Brena’s ‘Our Fair Share’ drum beat



On a crisp Saturday morning, a panel of white-haired men sat on the stage of the Wendy Williams Auditorium at University of Alaska Anchorage and answered each other’s questions about the state’s budget problems.

Libertarian-leaning United for Liberty had manage to push its way onto the agenda, with a cameo on the morning panel by Ric Davidge. Davidge was the only voice to express the need for spending cuts at the panel, which was part of a symposium hosted by Alaska Common Ground, a left-tilting organization that masquerades as a neutral public policy group.

Run by hardcore Democrat Cliff Groh, when Common Ground puts on a symposium, rest assured there won’t be a lot of diversity of thought. There was not a lot of diversity anywhere, if we’re perfectly frank, at least in the morning sessions.

Commissioner of Revenue Randall Hoffbeck started off the  discussion by proposing the governor’s approach of modest cuts and immodest new revenues, while former Senator Rick Halford argued against cutting the Permanent Fund dividends, and Rep. Paul Seaton poured a cup of his own blend of taxes and Permanent Fund restructuring that would take from the rich and give to the poor.

Halford, we note, recently broke with Gov. Bill Walker on the governor’s unilateral grab of half of every Alaskan’s Permanent Fund dividend. Halford also recently all but declared the Alaska LNG gasline project dead — for now. Once an ally of Walker, he’s returned to the fold of the loyal opposition; he did not seek reappointment to the Alaska Gasline Development Corporation board.

Then there was Robin Brena.


Robin Brena is an Anchorage oil and gas attorney who has made a luxurious life for himself by suing energy companies. He has no official role in the Walker Administration, although he chaired the governor’s transition team oil and gas committee. He bought the governor’s law practice for an undislosed amount.

Brena is widely regarded as Gov. Bill Walker’s surrogate voice — in elections and in policy.  When Brena’s lips move, the voice you hear is Gov. Walker’s.

Brena’s appearance on the panel today was an acknowledgement that since he is spending tens of thousands of dollars to unseat Republicans during this election cycle (and the last one), what he has to say is very, very important.

He spoke rapidly and repeatedly about how Alaska is not getting “our fair share” of oil proceeds. It was a phrase he made sure he said every time he had the microphone.

Not quite Tourrette-like, it was a mantra like “It’s our oil” that Brena wanted to make sure everyone heard. And so he repeated it.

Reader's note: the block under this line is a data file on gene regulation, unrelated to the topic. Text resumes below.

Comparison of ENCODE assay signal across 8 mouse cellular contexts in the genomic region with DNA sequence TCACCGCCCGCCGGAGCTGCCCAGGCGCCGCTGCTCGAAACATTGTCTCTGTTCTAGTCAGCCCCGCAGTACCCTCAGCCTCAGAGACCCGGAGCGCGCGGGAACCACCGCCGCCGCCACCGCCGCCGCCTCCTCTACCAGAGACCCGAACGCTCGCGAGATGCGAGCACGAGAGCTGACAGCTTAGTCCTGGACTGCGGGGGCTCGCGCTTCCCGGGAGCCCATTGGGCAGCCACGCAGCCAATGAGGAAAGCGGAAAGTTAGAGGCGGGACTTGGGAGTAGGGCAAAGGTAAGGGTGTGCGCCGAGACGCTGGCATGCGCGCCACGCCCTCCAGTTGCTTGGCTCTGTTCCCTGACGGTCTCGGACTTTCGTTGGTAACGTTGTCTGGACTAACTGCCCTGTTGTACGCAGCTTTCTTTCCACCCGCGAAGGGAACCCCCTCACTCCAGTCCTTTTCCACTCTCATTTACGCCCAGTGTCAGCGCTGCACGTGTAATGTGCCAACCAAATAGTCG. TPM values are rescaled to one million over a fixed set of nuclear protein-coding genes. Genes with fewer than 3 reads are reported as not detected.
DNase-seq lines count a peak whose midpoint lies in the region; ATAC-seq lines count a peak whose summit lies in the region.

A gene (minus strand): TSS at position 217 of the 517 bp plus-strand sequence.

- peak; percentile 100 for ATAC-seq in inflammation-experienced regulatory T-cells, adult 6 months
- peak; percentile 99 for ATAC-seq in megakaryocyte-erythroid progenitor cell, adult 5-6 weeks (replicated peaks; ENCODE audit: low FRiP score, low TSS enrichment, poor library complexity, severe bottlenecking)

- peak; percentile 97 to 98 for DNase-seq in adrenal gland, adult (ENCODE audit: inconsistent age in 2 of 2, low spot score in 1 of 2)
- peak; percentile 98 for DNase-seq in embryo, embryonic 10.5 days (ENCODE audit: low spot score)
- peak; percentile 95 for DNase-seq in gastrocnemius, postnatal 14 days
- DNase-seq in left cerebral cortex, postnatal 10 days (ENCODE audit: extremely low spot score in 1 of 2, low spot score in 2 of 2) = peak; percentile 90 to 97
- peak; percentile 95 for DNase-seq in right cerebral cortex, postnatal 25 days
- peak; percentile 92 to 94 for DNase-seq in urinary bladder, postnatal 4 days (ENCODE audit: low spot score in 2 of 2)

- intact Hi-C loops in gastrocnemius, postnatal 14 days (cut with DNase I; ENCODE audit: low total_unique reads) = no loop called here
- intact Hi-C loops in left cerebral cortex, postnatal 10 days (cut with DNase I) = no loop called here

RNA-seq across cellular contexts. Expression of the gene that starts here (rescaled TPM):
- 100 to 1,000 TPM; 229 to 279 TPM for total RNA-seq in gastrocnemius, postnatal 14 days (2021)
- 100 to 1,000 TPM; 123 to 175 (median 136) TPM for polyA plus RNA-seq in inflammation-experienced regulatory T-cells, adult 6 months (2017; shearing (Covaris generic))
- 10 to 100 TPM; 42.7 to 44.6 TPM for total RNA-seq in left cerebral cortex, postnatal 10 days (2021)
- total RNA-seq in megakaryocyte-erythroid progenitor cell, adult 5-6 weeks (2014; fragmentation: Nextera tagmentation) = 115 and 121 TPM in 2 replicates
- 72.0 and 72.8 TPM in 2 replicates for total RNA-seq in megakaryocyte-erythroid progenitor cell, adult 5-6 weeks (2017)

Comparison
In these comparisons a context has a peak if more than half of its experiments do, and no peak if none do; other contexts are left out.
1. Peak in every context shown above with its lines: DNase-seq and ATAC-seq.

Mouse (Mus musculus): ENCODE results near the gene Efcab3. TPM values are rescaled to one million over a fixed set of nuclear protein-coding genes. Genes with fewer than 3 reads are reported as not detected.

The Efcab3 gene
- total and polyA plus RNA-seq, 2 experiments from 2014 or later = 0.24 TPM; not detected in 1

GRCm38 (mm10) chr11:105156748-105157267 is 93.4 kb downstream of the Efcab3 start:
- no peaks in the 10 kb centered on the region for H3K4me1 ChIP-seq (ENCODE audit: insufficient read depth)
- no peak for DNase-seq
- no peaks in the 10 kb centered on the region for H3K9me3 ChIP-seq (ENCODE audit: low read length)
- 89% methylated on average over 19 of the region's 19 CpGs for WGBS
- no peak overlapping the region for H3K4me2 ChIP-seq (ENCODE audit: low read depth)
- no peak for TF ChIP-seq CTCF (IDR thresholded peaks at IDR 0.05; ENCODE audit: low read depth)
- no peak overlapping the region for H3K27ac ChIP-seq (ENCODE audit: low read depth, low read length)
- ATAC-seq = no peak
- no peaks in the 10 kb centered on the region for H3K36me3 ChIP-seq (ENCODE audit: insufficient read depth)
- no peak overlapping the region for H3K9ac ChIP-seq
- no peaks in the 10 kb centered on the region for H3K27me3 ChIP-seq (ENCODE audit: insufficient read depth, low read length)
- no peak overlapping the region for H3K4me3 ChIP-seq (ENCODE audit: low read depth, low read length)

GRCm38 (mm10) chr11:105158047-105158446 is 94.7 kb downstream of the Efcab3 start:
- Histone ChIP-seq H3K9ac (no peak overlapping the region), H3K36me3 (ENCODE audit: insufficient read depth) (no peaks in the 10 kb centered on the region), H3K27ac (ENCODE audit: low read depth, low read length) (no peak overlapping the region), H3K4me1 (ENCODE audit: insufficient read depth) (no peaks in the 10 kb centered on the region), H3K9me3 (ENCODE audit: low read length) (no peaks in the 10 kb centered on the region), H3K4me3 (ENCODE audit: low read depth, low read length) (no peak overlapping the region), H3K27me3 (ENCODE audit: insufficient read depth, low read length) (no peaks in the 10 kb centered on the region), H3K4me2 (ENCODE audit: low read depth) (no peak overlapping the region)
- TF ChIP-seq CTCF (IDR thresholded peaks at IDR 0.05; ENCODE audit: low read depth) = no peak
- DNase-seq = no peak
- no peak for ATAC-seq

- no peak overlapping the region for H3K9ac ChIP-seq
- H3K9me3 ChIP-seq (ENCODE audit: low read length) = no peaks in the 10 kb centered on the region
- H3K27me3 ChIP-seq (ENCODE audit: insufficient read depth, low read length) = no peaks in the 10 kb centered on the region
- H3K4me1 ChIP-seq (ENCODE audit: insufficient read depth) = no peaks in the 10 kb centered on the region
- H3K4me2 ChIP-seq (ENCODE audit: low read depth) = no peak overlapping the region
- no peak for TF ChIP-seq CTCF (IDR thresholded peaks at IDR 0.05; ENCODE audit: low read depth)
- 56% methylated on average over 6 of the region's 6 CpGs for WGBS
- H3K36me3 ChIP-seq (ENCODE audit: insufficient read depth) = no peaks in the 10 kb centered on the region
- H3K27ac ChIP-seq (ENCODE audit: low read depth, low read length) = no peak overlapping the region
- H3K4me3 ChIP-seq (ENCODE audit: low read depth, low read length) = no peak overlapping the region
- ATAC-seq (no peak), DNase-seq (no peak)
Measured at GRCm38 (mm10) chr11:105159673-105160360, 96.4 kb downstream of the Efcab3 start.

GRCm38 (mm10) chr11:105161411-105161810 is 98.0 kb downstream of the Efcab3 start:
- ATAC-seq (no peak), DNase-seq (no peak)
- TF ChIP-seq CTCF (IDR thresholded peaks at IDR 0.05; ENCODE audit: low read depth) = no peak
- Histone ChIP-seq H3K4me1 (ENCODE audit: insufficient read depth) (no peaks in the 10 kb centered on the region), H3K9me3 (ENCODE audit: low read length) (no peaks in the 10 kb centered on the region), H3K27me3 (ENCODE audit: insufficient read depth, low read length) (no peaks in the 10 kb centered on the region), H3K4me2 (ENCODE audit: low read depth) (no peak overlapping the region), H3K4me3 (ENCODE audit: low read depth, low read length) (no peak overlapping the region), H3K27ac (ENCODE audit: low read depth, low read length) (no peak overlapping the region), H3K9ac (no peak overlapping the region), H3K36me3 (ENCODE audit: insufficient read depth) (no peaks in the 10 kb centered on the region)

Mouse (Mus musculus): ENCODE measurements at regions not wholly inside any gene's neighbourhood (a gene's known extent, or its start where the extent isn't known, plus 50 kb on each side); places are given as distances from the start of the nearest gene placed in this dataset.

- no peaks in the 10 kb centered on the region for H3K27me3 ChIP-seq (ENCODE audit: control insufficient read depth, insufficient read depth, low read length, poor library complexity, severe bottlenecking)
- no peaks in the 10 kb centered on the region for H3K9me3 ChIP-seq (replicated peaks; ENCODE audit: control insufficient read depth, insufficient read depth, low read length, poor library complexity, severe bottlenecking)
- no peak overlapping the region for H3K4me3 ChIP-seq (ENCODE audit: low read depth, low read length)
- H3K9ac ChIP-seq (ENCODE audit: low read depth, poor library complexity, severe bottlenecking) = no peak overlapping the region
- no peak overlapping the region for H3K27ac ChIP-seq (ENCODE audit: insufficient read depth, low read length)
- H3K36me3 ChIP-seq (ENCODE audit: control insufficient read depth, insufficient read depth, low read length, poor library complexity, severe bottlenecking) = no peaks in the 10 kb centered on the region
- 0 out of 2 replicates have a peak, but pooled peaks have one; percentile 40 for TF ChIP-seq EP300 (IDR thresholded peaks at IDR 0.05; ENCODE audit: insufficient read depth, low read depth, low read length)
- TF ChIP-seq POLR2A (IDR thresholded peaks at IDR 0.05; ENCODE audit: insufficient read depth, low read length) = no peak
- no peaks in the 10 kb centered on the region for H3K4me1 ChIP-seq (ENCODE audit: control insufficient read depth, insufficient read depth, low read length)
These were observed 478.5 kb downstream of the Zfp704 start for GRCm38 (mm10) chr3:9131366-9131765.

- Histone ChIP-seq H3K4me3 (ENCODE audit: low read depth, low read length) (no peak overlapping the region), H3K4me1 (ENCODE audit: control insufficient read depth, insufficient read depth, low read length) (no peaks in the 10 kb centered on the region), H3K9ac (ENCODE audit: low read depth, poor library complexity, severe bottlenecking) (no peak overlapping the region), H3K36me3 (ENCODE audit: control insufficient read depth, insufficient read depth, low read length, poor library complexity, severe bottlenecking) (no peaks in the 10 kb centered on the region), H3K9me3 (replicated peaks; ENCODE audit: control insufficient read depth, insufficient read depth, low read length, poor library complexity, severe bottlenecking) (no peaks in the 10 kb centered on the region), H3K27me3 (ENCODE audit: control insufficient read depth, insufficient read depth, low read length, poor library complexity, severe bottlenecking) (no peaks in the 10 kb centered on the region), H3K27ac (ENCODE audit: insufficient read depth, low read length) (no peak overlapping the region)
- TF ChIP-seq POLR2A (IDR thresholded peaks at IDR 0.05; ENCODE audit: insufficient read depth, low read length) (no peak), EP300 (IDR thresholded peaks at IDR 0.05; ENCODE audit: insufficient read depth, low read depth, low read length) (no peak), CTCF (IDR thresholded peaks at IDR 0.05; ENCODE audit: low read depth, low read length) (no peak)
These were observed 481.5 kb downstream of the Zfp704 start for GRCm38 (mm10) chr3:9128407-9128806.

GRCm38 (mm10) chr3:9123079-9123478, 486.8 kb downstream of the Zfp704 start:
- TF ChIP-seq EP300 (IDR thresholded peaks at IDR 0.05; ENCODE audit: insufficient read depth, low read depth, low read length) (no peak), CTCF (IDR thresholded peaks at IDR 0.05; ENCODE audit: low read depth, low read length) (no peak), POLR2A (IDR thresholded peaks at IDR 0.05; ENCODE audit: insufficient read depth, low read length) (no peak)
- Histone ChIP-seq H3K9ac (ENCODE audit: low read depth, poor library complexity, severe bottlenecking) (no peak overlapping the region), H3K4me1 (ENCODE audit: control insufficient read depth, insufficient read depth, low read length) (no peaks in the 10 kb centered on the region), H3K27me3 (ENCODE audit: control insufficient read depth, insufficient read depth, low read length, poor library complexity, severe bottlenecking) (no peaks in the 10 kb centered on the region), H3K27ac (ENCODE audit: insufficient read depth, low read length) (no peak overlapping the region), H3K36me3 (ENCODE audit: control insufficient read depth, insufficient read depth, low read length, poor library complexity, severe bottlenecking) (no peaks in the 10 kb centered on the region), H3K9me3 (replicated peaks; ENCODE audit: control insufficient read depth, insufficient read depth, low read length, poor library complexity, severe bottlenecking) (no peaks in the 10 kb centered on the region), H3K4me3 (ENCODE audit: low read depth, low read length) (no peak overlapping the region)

In fact, he said “our fair share” eight times in the span of the 10 minutes that he possessed the microphone. An astute observer pondered aloud whether he intends to start a citizens’ initiative using that name, since he’s trying to make it stick in the public’s mind.


What Brena proposes is that the oil sector should be taxed to make up the entire state budget deficit.

At today’s prices, he’s proposing a 400 percent tax increase.

“We are getting less than our fair share of petroleum revenues,” he said. “Before we go anywhere else [for revenue] we should get it from the oil exported from Alaska…Our historic fair share went from 35 percent in 2012 down to 8 percent. This is unsustainable.”

Our fair share is $2-3 billion more than we are getting right now,” he continued.

Brena paused briefly in his theme to also promote a state income tax of 15 percent of a payer’s federal tax liability, “so citizens of Alaska pay directly and are more responsive to spending by state government.”

But all the other sources of revenue, he said “don’t get us an additional penny of our fair share of petroleum wealth.”

When his turn came to ask a question of the rest of the panel, Brena persisted with his theme: Did anyone on the panel believe that we should reduce spending, raid the Permanent Fund dividend or levy statewide taxes when we’re not yet “getting our fair share of oil?”

“My question is that we need someone who will stand up for Alaskans and get our fair share of petroleum revenue and not to continue this system,” he said.

The “our fair share” theme is also found in Brena’s latest opinion piece published today by the Alaska Dispatch News. 

In it, he proposes completely restructuring oil taxes once again. The last restructuring was with Senate Bill 21, which passed in 2013, was then challenged at the ballot box by Brena and the Democrats. SB 21 was upheld by voters.

Brena now proposes returning to the prior tax structure, which was a job killer:

  • Increasing the base rate for the major legacy fields and for harvesting the resource.
  • Eliminating credits (taken as deductions and paid) for all but the most challenged fields.
  • Eliminating loss carryforwards.
  • Eliminating the “new oil” definition or reducing it to only the most challenged fields (which would not include Point Thomson).
  • Increasing progressivity, which is exactly opposite of what voters passed when they approved SB 21 with “No on 1” in 2014.
  • Increasing the number of state auditors and state lawyers to go after producers for revenue.
  • Insisting on full financial disclosure by producers operating in Alaska.


What Brena is proposing is the same things that killed jobs and prosperity for Alaskans before, with the bill known as ACES. That legislation depressed investment in Alaska, and it took SB 21 to bring work back to the oil patch.

Those who wonder what’s next in taxes in Alaska will want to read Brena’s opinion piece in the newspaper, because within it is found the roadmap for legislation that Gov. Walker will likely propose during the next legislative session.